Assuming the County Legislature passes its proposed 2017 budget next week, it will contain the largest property tax increase in recent memory, taking the rate from $9.86 per thousand to $10.07 per thousand of assessed value.
Nobody likes a tax increase, Ways and Means Chairman Bob Bausch noted after Wednesday's committee meeting where the new proposed tax rate was announced, but a two-percent increase is far more manageable for most people than a four or five or six percent increase, all of which were on the table at one point during the budget talks over the past couple of months.
To get the rate down to $10.07, from a proposed rate of $10.25 a week ago, the Legislature had to come together on a proposal to withdraw another $500,000 from reserve funds, making a total of $1 million being drawn from reserves, to balance the general fund.
The total property tax levy will be $28,969,114, a 2.13 percent increase over last year, which will require the Legislature to override the state's tax cap on levy increases.
It looks like Ray Cianfrini, the chairman of the Legislature, will be the sole dissenting vote on the 2017 budget. He thinks the tax rate can be lower. he thinks the county can afford to withdraw more money from the reserve to help keep the tax rate down.
"The budget being presented is a better budget than we had a week ago, but, again, I'm not going to support it," Cianfrini said.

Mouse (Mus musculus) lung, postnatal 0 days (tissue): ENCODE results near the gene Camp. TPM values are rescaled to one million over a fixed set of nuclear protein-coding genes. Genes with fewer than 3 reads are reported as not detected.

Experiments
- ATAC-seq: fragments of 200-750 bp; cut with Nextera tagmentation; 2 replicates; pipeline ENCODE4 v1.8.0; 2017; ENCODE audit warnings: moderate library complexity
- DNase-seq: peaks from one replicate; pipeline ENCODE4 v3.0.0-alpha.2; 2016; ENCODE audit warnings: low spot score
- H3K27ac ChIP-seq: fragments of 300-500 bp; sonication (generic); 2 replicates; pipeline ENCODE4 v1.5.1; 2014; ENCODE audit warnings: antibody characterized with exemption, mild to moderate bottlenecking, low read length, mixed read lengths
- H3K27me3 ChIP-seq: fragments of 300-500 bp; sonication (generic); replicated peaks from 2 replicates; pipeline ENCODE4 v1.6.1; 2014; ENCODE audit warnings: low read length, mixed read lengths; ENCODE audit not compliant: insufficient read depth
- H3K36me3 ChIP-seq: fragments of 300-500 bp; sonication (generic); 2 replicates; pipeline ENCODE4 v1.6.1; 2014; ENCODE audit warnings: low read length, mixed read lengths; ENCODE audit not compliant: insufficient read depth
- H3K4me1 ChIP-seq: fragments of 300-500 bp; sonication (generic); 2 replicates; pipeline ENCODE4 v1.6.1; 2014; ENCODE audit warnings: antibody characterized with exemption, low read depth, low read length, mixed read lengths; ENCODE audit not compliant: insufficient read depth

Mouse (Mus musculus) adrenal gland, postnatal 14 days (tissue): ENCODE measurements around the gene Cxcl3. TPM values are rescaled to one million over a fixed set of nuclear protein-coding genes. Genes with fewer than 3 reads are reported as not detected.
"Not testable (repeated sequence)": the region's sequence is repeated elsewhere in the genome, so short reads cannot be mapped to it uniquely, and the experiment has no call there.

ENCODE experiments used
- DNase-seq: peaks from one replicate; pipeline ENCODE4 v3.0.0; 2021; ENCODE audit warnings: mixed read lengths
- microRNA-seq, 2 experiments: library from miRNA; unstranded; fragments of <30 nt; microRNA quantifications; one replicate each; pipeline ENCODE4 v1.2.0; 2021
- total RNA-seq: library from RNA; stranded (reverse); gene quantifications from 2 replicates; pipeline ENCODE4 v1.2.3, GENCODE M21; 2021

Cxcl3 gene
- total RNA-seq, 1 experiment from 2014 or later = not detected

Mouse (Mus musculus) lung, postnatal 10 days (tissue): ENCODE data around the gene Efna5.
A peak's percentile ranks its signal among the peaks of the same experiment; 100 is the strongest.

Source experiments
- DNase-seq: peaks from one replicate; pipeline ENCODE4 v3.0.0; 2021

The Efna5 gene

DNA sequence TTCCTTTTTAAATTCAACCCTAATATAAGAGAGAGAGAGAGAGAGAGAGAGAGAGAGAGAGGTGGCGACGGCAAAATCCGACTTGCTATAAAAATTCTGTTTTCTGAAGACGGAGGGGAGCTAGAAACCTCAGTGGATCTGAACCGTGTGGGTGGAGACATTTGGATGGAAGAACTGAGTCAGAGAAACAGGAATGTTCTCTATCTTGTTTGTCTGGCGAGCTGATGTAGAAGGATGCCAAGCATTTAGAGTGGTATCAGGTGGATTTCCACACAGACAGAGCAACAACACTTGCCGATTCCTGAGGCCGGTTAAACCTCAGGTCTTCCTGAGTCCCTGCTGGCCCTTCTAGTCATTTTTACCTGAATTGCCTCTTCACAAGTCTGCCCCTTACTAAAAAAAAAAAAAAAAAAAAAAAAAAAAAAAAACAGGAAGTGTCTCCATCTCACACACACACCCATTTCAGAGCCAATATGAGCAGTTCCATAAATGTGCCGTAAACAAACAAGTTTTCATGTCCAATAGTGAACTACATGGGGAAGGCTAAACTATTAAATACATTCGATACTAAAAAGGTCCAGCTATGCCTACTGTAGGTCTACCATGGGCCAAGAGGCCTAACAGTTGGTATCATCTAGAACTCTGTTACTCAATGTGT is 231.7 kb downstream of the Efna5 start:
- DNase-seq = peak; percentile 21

Over the past dozen years, the county has not calculated into its projected revenue the proceeds of properties sold at the annual tax lien auction.
The count doesn't tally this up as anticipated revenue because it's so unpredictable. One year, the county brought in an extra $400,000 from the auction, but another year it was down to only $7,000 in revenue.
However, Cianfrini said, the average is $142,000. He would like the county to budget for at least some level of revenue from the auction.
Cianfrini is also concerned the county in its budget planning is not giving enough credit for the coming cost savings from the sale of the Genesee County Nursing Home and the boost it will give to the reserve fund balance.
After spending $1 million from the reserve, the county will have a fund balance of $7.7 million. The anticipated net proceeds from the nursing home sale will be more than $6 million, giving the county a fund balance in excess of $14 million.
That's a record amount, Cianfrini said.
"The fund balance is still taxpayer money," Cianfrini said. "It's money we collected from taxpayers and didn't spend. Whenever we have the opportunity, we should give that money back to the taxpayers."
No members of the Ways and Means Committee responded to Cianfrini during the meeting and the resolution to recommend budget approval to the full Legislature passed 4-1.
After the meeting, Bausch said he isn't comfortable counting on any amount of money coming from the sale of nursing home until all of the bills related to the sale are paid, which won't happen for another eight or nine months.
"At some point, we will know what those final numbers are," Bausch said. "We have made a significant commitment to our constituents to use that money for roads and bridges. Yes, there is a discussion to be had (about what to do with the money), but we're not anywhere near ready for that discussion."